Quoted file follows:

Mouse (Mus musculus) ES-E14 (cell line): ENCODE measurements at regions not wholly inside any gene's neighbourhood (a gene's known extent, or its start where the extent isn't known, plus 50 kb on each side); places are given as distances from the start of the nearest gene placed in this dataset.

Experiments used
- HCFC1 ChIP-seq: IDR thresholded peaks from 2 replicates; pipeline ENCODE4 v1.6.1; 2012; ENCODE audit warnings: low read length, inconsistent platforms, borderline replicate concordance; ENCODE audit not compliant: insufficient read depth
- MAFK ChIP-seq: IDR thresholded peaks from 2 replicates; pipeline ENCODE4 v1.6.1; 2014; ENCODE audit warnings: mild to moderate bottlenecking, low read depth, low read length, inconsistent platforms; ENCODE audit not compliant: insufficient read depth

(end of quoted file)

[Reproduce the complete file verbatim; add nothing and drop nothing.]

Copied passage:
Mouse (Mus musculus) ES-E14 (cell line): ENCODE measurements at regions not wholly inside any gene's neighbourhood (a gene's known extent, or its start where the extent isn't known, plus 50 kb on each side); places are given as distances from the start of the nearest gene placed in this dataset.

Experiments used
- HCFC1 ChIP-seq: IDR thresholded peaks from 2 replicates; pipeline ENCODE4 v1.6.1; 2012; ENCODE audit warnings: low read length, inconsistent platforms, borderline replicate concordance; ENCODE audit not compliant: insufficient read depth
- MAFK ChIP-seq: IDR thresholded peaks from 2 replicates; pipeline ENCODE4 v1.6.1; 2014; ENCODE audit warnings: mild to moderate bottlenecking, low read depth, low read length, inconsistent platforms; ENCODE audit not compliant: insufficient read depth